Banking and financial services represents a highly competitive and rapidly changing sector in every modern economy. Changes in customer requirements, technology, competitive conditions and regulation create the need for managers, traders and analysts to make rapid and often far-reaching decisions about their short term operations and long term strategies. The MSc and MA in Banking and Finance degree courses at Bangor offer you a unique opportunity to study advanced theory and practice relating to financial services, and to develop an appreciation of the causes and significance of current developments in this vitally important and dynamic sector of the economy.
Issues you will tackle as part of your MSc or MA Banking and Finance degree programme include:
- Why are the banking systems in different countries (such as the UK, Germany, Japan and the US) so diverse?
- What determines the structure, performance and efficiency of banking and financial markets?
- Why do banks and financial intermediaries exist?
- What are the main theories of the banking firm?
- How relevant are financial intermediaries in a world of increasing securitization and with the evolution of virtual banking?
- How do banks optimally allocate capital?
- Does bank regulation increase or decrease risks?
- How do we measure the risks undertaken by banks?
- Can regulators reduce the likelihood of systemic (system-wide) risk?
- What are the relationships between risk and return governing investment in company shares and other derivative instruments?
- Can market risk be priced accurately? Can credit risk be priced accurately?
- How should institutional investors go about constructing a portfolio of assets to maximise returns on behalf of investors?
- How can we assess the investment performance of pension funds, insurance companies and unit trusts?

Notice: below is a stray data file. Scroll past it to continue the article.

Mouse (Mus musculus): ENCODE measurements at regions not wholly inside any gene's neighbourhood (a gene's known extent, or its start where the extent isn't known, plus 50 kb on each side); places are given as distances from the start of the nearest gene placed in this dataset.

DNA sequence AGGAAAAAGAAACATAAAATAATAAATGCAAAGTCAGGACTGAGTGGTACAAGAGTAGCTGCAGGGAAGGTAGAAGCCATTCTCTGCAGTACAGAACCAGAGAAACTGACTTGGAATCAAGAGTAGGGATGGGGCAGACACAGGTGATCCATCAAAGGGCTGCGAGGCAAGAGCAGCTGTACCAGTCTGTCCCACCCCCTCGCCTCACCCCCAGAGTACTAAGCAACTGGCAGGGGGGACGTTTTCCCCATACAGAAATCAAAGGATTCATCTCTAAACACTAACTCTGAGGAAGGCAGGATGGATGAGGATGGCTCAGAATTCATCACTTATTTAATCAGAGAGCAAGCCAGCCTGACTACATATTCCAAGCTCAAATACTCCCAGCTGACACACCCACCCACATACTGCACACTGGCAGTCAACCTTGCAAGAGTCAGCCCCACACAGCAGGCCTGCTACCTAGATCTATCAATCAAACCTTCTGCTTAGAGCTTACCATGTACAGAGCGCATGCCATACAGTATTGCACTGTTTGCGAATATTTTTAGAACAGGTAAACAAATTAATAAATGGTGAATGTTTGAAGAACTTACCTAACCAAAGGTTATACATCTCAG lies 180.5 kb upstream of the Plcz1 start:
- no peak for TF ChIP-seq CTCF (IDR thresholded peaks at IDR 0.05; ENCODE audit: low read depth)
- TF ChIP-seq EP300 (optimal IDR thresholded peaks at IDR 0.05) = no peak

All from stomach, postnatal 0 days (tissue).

- How do banks use futures, options, derivatives and swaps to manage their balance sheet and off-balance sheet risks?
- What are the key principles of international portfolio management in a world of fast and unpredictable movements in exchange rates?
- How do banks manage their business so as to maintain customer relationships, improve operational efficiency and add shareholder value?
With these needs in mind, the MSc and MA Banking and Finance programmes at Bangor are designed to develop participants' existing skills through a scheme of specialist advanced study. An important objective is to provide participants with relevant analytical training, so that they are familiar with the latest theoretical and practical developments relating to banking, finance and capital markets. These programmes provide a coherent theoretical framework for the various subject areas, but the emphasis throughout is on advanced practical application of financial techniques in a real-world setting.
The availability of parallel MSc and MA degrees in Banking and Finance allows you to choose between registering for a more technical MSc degree (including a compulsory element in Financial Econometrics), and a less technical MA degree (for which Financial Econometrics is optional). The MSc degree may be more suitable for applicants with some previous background in mathematics, statistics or econometrics, while the MA degree is more suitable for applicants who prefer to adopt a predominantly non-quantitative approach to their studies. However, both degrees include a compulsory module in Research Methods, which includes coverage of both quantitative and non-quantitative research techniques. Provided you are registered for the correct modules for your chosen degree, it is normally possible to transfer between the MSc and MA degrees during the first few weeks following your initial registration.
This school offers programs in:
Entry to this programme requires a 2(ii) undergraduate degree in a relevant subject, e.g. economics, finance, accounting or management from a university, or a similar qualification from any other institution. Alternatively, possession of a suitable professional qualification and relevant practical experience may also be accepted. In general, however, applicants are judged on their individual merits and age, work experience and other factors are also considered. A two-year programme, with the first year as a "qualifying year", is also available for students whose backgrounds are different from those outlined above in order to prepare them more fully for their MA Banking and Finance studies.